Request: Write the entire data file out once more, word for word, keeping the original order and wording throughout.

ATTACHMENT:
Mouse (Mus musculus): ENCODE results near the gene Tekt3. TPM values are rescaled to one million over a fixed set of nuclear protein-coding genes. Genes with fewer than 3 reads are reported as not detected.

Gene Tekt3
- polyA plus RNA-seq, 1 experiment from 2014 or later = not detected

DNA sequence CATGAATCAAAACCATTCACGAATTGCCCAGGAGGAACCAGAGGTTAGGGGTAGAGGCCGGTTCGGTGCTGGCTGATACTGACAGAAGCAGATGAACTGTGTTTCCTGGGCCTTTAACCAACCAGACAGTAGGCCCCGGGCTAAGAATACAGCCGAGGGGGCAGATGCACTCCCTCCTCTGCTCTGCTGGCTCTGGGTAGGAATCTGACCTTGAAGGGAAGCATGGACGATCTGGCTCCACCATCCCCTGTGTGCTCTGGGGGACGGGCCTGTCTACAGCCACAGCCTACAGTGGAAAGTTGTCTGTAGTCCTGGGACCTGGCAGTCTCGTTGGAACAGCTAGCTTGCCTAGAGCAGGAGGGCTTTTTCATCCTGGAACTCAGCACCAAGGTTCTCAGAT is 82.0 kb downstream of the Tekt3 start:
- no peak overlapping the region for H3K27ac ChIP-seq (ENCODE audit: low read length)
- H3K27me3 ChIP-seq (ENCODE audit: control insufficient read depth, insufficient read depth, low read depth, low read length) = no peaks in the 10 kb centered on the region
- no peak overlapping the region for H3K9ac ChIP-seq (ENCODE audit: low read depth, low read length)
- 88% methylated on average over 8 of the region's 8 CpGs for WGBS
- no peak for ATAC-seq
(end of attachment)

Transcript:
Mouse (Mus musculus): ENCODE results near the gene Tekt3. TPM values are rescaled to one million over a fixed set of nuclear protein-coding genes. Genes with fewer than 3 reads are reported as not detected.

Gene Tekt3
- polyA plus RNA-seq, 1 experiment from 2014 or later = not detected

DNA sequence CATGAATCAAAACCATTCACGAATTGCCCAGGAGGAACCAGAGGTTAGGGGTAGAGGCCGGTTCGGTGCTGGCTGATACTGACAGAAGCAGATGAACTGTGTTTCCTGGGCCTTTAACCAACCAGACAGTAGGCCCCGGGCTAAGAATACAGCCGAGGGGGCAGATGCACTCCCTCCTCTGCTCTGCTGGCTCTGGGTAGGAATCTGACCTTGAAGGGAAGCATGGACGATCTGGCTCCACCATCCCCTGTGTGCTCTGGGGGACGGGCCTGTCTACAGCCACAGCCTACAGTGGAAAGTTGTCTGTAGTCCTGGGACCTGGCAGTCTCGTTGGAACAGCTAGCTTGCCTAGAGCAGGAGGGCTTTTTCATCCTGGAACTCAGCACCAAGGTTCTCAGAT is 82.0 kb downstream of the Tekt3 start:
- no peak overlapping the region for H3K27ac ChIP-seq (ENCODE audit: low read length)
- H3K27me3 ChIP-seq (ENCODE audit: control insufficient read depth, insufficient read depth, low read depth, low read length) = no peaks in the 10 kb centered on the region
- no peak overlapping the region for H3K9ac ChIP-seq (ENCODE audit: low read depth, low read length)
- 88% methylated on average over 8 of the region's 8 CpGs for WGBS
- no peak for ATAC-seq